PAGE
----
Tuesday, September 18, 2007

The Stupidity of Public Discourse

Saturday Bob and I walked up to Penn Quarter for brunch and to check out a street festival. Lest you think this blog has become brunch- and Bob-centric, I’m not going to mention either again in this entry.

Getting to Penn Quarter meant wading through the pro and anti war festivities. I hear a lot about the loss of civility in public discourse, the increasingly partisan nature of politics, and inflammatory rhetoric. But nobody talks about the stupidity of public discourse.

Stupidity was out in force on Saturday. The pro-war folks were lining up along Pennsylvania Avenue, waving flags and chanting. OK, fine. But this was the dumb part: many were wearing badges that said, “Fighting the insurgency at home.” Say what? Fighting the what and where? Are these people complete and total morons?

I read the newspaper every day, and I have not seen a single report of anti-war folks bombing recruiting stations, attacking military installations, or plotting a revolution. Those things can rightfully be called insurgency. The antiwar folks are exercising their First Amendment rights of free speech and peaceable assembly. Same thing as, incidentally, the “fighting the insurgency” folks were doing. Calling them insurgents is inflammatory, hypocritical, pointless, and really stupid. (Let’s not even get into the pro-war dumbasses holding “Remember 9/11” banners, because, as we all know, Iraq had nothing to do with 9/11. Using 9/11 for absolutely anything political is tacky and a cheap shot. Plus, see above, dumb.)

I don’t think patriotism equates to blind obedience. I think it’s fine to protest and lodge your opinion, both of which are protected by the Bill of Rights. If you want a brand of patriotism consisting of lockstep hero worship in which you are required to agree with everything your President does or says, move to a totalitarian state like North Korea or Turkmenistan. See how you like it. (Hint: you won’t. Those people are broke, peculiar and crazy.)

Lest you think I’m biased, I was equally unimpressed by the anti-war folks. It’s a fine cause, and it’s nice to know that people care enough to come into Washington just to wave signs. But the goofiness of their tactics fills me with more pity than admiration. First off, kids, take a shower. Wear shoes. Brush your hair. Don’t be a dirty hippie, because that makes it way too easy for the rest of us to dismiss you as a pack of dirty hippies.

Second, message discipline. Look it up, kids. In one brief glance across the crowd, I saw signs telling us to end the war now, bring the troops home…and then there were signs telling us to impeach Bush and Cheney, stop global warming, and so on. Pick one thing, just one, and beat the message home. Be a message and a cause, not a conglomeration of petty grievances.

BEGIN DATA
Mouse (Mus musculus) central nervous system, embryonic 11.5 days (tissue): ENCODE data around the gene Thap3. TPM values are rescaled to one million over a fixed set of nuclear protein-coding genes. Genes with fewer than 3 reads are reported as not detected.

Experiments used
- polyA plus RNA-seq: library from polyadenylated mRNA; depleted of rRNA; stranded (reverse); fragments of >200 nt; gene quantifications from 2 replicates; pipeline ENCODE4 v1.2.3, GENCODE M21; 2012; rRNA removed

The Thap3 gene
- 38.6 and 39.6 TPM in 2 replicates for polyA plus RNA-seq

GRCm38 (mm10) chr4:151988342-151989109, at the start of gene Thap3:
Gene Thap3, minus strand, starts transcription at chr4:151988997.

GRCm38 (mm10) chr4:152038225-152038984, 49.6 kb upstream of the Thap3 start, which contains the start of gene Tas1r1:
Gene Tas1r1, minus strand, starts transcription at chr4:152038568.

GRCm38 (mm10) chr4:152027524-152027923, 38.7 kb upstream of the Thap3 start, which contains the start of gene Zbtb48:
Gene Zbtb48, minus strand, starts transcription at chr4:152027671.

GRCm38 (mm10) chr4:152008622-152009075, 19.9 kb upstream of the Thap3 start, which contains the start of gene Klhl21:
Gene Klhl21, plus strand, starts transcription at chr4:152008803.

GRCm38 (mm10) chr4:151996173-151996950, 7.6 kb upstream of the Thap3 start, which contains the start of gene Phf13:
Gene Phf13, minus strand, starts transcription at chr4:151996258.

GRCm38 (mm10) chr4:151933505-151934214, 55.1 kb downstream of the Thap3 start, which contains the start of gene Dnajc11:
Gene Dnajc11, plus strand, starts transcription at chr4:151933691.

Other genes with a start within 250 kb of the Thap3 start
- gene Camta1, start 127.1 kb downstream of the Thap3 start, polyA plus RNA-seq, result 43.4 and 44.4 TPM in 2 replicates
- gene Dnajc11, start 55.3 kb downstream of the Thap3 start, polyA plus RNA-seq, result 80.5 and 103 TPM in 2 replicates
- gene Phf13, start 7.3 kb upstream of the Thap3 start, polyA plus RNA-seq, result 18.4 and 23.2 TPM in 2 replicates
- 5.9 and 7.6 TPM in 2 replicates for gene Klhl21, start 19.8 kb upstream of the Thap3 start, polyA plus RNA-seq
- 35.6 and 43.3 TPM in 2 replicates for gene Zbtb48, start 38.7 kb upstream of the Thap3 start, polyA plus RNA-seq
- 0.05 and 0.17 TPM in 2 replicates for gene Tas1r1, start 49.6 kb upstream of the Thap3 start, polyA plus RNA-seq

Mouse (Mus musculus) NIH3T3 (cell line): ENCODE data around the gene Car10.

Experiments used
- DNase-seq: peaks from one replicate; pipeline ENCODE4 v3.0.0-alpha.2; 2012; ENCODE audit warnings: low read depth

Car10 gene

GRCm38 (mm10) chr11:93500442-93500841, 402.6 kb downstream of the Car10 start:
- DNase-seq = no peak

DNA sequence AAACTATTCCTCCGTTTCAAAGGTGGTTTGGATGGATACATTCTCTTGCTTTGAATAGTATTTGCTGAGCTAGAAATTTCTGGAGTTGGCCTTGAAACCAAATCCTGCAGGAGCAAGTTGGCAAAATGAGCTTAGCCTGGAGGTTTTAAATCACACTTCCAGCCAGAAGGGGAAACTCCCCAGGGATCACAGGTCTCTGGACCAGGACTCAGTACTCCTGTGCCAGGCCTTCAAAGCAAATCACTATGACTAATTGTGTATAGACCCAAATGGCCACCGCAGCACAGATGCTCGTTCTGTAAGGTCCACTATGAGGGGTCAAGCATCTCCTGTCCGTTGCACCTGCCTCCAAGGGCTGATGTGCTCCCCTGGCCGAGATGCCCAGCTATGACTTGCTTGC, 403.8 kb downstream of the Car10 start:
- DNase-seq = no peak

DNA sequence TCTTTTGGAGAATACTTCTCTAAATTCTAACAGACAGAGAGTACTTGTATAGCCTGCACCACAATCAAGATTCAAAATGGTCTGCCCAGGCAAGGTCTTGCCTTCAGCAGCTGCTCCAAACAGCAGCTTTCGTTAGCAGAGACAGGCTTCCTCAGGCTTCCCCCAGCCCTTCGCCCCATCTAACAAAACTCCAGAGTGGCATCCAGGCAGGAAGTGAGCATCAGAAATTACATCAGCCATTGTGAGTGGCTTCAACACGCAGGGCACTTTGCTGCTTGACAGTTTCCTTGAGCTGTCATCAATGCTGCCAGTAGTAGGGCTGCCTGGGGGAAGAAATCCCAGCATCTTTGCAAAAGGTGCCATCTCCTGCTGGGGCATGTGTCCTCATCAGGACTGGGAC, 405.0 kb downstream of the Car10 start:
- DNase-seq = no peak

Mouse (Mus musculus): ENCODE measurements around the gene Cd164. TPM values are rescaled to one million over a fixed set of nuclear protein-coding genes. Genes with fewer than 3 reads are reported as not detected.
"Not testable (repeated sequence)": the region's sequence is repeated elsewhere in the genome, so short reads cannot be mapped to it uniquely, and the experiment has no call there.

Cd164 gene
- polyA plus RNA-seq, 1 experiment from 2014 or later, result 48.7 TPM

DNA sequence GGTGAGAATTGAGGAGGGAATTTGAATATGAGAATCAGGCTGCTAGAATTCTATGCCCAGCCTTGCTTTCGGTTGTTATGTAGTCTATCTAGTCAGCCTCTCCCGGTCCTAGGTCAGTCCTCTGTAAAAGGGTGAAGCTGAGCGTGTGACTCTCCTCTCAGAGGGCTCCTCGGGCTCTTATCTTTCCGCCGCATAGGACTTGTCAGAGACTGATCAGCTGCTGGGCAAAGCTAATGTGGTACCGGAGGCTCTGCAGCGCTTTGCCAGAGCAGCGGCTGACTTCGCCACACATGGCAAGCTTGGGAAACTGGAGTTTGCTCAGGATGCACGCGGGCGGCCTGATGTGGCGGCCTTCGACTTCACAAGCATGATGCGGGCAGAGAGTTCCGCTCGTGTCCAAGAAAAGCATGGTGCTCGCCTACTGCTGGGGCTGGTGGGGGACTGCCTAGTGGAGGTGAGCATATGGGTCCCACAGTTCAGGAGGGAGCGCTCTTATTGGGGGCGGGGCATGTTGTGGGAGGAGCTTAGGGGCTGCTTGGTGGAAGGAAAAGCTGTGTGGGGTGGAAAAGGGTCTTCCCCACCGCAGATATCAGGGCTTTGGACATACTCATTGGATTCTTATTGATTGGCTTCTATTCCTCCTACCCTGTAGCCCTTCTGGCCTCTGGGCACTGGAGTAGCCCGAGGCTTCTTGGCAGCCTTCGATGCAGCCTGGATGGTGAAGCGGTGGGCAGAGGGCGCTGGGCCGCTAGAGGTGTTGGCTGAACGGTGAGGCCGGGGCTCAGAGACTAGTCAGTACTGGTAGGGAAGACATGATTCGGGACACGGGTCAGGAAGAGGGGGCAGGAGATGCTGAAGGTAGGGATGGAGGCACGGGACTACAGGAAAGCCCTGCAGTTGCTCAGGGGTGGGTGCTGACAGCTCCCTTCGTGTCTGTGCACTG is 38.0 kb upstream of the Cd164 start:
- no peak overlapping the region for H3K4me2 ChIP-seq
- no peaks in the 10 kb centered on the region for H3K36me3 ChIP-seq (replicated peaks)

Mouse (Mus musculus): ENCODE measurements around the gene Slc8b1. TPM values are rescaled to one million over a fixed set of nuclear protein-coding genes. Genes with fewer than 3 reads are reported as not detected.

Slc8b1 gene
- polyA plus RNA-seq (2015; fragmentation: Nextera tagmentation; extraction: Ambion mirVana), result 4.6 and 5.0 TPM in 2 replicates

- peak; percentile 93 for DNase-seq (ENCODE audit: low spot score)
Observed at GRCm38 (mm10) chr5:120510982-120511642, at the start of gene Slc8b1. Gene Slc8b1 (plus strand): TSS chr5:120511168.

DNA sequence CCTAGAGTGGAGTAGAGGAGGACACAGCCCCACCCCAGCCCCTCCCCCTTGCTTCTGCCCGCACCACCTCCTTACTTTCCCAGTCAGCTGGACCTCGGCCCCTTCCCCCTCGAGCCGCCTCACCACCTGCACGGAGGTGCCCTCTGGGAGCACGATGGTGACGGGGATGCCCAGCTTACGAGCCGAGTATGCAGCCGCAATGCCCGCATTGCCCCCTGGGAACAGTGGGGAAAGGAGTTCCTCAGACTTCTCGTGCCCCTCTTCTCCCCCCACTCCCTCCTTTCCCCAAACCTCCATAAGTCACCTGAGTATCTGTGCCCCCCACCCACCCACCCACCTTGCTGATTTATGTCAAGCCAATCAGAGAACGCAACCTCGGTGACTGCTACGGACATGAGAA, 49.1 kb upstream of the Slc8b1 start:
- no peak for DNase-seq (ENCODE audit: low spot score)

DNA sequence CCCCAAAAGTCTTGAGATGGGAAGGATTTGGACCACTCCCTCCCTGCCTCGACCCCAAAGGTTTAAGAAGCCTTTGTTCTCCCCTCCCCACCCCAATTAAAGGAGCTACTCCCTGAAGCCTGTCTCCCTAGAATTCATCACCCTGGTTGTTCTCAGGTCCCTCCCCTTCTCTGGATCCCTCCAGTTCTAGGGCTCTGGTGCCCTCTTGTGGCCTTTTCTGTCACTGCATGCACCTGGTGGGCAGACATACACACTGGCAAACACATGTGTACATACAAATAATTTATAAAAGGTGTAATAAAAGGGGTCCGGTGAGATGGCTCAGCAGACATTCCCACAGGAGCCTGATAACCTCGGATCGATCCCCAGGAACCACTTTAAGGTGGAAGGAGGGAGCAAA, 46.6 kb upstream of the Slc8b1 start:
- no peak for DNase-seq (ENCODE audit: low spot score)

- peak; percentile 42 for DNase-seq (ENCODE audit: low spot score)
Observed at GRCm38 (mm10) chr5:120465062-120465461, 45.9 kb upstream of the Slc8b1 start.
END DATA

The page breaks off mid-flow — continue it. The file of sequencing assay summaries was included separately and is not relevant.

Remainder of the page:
Last, actions have consequences. Later in the day, I walked past a young antiwar woman who was screeching into her cell phone. Apparently several of her friends had jumped a barricade and gotten themselves arrested as an act of civil disobedience. This girl was stunned, yes, stunned, that her friends needed to be bailed out and may have to pay a trespassing fine. Well, of course. Actions (jumping a barricade) have consequences (going to jail and paying a fine). If you want to get arrested to prove a point, then you have to go through with all of the drawbacks of being arrested. Princess, that’s life in reality-land.

Finally, antiwar kids, can we stop with all the “die-ins”? That’s when a bunch of protesters stop in their tracks, drop to the ground, and play dead. Die-ins are just…goofy. I don’t know what the point is. Are you symbolizing our dead troops? I don’t think our troops have dreadlocks and reek of patchouli. It looks dumb in person, and it looks even more ridiculous in print. I suppose it’s a photo op, but, again, it looks goofy.

To be fair, both sides looked pretty dorky. The pro-war folks all looked like Leather Guy from the Village People, and the anti-war folks looked like an explosion in a flannel factory. A dirty flannel factory.

Saturday didn’t affect my view of the war, one way or the other. All it did was make me feel sorry for folks who value opinions over intelligence, obedience over free speech, actions over consequences, and anyone who can’t dress worth a damn.

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